First look: Microsoft Surface tablets
Some sharp edges, but two cool covers doubling as keyboards (see slide show, video below)
Computerworld - My quick hands-on with the new 10.6-in. Surface tablets at Microsoft's launch on Monday gave me a little surprise: The edges on all four sides are sharp.
I was expecting something a little smoother or rounder, for whatever reason. The black magnesium back cover and the black bezel on the front around the screen make the Surface tablet seem to be more in the Android camp than in iPad's.
But the weight, at less than 2 lbs., felt great. Engineers showed off the materials in the tablets and emphasized the durability of the case, along with the Corning's Gorilla Glass screen. I guess this is the direction Microsoft wanted to take with Surface tablets: durable, with an emphasis on seriousness.
We didn't get a lot of time to examine the display, and the lighting wasn't the best, but the resolution seemed fine. I found the fact that Windows 8 and touchscreen functionality is present to be encouraging; it seemed well implemented.
Keyboards in the covers
The keyboards embedded in the two covers are, to me, the secret sauce with the new Surface tablets. They are the same size; both covers work on the Windows RT and the Windows 8 Pro tablets. However, they have definite differences. The flat Touch Cover has keys with no travel, but it had a good tactile feel, almost like soft cloth. The Type Cover has keys that have some travel; they were of the right size and spacing, and offered the right amount of resistance. It felt like a typical keyboard on a laptop, with a little more friction than the slick keys on an iPad, and it provides resistance for touch typing. However, I didn't have time for a full typing evaluation.
The Type Cover also has more information in the top row of keys; it shows they can be used as shortcuts to various apps that might run already in Windows.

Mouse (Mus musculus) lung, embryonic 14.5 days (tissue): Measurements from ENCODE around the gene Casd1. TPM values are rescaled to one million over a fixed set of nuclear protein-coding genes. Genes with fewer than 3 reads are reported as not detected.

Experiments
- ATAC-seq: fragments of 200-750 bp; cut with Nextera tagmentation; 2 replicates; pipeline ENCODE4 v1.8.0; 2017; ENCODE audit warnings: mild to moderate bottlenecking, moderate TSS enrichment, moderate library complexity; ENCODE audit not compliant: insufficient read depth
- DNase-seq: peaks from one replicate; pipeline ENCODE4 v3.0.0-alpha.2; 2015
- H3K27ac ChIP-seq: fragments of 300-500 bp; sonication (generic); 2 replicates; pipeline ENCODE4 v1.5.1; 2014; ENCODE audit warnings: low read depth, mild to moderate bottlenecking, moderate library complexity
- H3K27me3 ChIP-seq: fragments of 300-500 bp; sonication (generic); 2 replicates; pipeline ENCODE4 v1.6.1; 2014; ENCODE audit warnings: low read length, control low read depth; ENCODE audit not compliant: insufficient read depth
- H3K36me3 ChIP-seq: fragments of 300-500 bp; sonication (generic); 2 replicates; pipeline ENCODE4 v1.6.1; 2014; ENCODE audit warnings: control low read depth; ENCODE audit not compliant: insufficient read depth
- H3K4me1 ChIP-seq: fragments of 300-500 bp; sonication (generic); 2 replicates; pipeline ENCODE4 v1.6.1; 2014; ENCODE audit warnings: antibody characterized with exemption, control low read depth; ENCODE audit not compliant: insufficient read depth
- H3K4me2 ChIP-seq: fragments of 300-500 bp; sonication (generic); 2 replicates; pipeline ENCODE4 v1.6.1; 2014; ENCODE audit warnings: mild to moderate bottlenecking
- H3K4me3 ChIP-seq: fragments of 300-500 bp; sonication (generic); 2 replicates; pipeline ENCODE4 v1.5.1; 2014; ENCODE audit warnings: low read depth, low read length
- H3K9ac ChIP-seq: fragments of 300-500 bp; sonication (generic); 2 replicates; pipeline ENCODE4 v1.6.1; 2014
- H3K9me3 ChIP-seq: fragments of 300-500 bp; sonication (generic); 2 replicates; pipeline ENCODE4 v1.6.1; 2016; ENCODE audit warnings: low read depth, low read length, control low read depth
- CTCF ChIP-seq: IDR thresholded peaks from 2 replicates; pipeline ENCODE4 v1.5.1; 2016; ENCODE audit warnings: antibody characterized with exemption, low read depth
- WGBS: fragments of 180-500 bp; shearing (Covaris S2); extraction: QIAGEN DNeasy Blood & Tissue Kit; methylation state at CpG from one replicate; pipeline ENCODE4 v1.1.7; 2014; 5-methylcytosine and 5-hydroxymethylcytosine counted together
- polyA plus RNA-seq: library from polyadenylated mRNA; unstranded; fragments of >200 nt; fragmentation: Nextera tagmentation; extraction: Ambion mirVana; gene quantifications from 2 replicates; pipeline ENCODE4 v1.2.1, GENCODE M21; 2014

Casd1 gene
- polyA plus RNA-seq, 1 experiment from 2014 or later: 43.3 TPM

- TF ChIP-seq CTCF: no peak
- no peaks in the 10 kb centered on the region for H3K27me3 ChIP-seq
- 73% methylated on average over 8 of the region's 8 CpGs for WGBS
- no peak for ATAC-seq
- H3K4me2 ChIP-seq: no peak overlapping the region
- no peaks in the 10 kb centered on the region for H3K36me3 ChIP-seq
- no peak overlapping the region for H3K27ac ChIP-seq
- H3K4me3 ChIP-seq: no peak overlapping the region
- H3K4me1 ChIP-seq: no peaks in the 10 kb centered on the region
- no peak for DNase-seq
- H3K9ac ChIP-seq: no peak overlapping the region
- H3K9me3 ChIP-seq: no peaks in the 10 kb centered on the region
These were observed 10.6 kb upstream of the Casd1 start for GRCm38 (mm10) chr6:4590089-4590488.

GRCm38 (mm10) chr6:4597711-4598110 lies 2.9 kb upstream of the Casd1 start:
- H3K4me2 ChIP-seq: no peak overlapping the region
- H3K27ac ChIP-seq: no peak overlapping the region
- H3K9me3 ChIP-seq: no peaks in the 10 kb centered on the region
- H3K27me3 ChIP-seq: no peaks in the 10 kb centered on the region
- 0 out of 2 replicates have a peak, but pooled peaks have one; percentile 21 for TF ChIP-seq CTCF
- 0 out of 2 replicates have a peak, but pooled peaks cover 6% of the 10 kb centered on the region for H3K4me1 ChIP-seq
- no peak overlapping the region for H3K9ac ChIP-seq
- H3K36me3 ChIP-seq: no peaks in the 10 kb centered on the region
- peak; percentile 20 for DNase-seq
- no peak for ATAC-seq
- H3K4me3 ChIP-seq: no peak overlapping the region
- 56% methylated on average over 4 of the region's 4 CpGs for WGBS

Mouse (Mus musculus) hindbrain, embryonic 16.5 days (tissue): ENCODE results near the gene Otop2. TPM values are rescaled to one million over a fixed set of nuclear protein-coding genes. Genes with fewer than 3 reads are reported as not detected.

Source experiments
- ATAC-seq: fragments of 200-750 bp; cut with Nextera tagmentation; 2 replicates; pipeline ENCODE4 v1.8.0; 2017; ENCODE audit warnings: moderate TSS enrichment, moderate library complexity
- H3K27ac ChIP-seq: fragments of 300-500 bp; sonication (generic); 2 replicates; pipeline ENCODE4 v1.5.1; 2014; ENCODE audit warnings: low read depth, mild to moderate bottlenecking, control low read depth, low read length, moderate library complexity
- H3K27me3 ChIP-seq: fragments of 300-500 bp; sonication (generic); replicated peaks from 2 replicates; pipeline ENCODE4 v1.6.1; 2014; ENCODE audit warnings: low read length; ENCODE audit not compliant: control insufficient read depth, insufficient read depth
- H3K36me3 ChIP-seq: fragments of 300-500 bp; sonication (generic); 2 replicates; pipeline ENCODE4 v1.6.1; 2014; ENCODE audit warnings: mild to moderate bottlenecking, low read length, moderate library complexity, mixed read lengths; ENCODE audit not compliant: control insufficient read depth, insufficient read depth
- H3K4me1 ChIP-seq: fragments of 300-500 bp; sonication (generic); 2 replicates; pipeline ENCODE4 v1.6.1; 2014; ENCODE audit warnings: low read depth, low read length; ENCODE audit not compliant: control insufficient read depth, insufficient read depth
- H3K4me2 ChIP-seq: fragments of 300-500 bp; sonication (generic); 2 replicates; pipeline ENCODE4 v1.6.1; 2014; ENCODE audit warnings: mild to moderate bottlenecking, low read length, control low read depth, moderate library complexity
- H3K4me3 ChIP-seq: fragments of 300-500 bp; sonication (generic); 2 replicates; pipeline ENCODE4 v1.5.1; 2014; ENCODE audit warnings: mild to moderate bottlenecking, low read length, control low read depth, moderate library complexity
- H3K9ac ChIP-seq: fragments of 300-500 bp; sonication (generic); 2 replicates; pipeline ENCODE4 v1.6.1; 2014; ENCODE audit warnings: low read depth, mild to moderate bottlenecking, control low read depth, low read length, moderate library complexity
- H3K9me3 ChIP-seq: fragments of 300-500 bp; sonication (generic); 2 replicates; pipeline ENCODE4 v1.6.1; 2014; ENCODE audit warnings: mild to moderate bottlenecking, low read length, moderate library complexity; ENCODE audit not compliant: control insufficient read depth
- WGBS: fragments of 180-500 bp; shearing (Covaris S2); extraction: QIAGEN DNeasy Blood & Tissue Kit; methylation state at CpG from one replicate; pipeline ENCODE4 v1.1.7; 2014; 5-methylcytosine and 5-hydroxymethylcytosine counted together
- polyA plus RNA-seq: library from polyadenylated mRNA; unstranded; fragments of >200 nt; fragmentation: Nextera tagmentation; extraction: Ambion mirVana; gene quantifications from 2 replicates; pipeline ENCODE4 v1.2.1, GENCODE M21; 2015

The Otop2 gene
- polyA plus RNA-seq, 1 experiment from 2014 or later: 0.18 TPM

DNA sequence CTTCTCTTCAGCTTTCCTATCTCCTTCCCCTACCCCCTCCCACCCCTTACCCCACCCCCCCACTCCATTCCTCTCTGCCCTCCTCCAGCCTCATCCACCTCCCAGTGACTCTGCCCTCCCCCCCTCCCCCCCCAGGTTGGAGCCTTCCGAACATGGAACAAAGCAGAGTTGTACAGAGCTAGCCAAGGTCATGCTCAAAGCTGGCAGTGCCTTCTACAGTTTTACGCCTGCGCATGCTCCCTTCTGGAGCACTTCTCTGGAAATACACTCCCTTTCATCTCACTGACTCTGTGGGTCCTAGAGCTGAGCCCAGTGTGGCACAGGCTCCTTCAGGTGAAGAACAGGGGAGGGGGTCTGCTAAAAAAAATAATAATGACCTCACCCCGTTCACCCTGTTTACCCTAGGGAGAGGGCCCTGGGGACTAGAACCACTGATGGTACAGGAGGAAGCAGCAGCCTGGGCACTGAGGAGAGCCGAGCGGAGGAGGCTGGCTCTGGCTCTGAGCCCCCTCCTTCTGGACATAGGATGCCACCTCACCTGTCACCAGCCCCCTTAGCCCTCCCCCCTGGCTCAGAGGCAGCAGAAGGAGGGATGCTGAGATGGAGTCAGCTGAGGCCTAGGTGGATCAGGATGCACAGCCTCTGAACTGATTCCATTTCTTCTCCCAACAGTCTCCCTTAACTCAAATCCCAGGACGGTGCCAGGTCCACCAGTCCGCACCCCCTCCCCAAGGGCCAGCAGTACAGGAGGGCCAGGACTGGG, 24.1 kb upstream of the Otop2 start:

There's also an onscreen keyboard, but Microsoft didn't demo it at the event.
The covers are attached with magnets to the long sides of the tablet. Inside each cover is an accelerometer that can tell the cover's orientation compared with the tablet, so it knows whether it is being used folded over the screen or if the back or is being used as keyboard. The advantage is that you don't have to remove the cover for various purposes, which could be a good thing. I've fiddled with the iPad's cover a lot.
There's a kickstand on the back of the tablet, so you can prop it up without the cover. I've learned by craning my neck over my iPad while using the onscreen keyboard that my neck can get tired quickly. So bravo to Microsoft engineers on behalf of my neck.
One minor thing I learned, though, is that if you open the kickstand, you have to have the cover attached at the end of the Surface near the kickstand in order to use it as a keyboard. Not an inconvenience, really, but a point of interest.
I think much of the success of these tablets will come down to price and how well users like Windows 8, either the Pro edition or in Windows RT. Nothing in the design is a fatal flaw. But unfortunately, I can't say that they're dream machines, either.
Matt Hamblen covers mobile and wireless, smartphones and other handhelds, and wireless networking for Computerworld. Follow Matt on Twitter at @matthamblen, or subscribe to Matt's RSS feed. His email address is firstname.lastname@example.org.
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